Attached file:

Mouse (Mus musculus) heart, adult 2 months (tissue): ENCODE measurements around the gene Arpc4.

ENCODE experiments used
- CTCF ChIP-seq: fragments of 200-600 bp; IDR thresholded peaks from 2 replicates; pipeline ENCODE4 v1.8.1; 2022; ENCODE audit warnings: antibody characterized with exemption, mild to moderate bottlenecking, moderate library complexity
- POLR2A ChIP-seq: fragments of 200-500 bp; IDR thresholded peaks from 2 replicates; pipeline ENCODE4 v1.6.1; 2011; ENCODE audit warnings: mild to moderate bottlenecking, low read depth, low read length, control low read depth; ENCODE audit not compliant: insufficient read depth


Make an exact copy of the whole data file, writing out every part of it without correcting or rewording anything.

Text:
Mouse (Mus musculus) heart, adult 2 months (tissue): ENCODE measurements around the gene Arpc4.

ENCODE experiments used
- CTCF ChIP-seq: fragments of 200-600 bp; IDR thresholded peaks from 2 replicates; pipeline ENCODE4 v1.8.1; 2022; ENCODE audit warnings: antibody characterized with exemption, mild to moderate bottlenecking, moderate library complexity
- POLR2A ChIP-seq: fragments of 200-500 bp; IDR thresholded peaks from 2 replicates; pipeline ENCODE4 v1.6.1; 2011; ENCODE audit warnings: mild to moderate bottlenecking, low read depth, low read length, control low read depth; ENCODE audit not compliant: insufficient read depth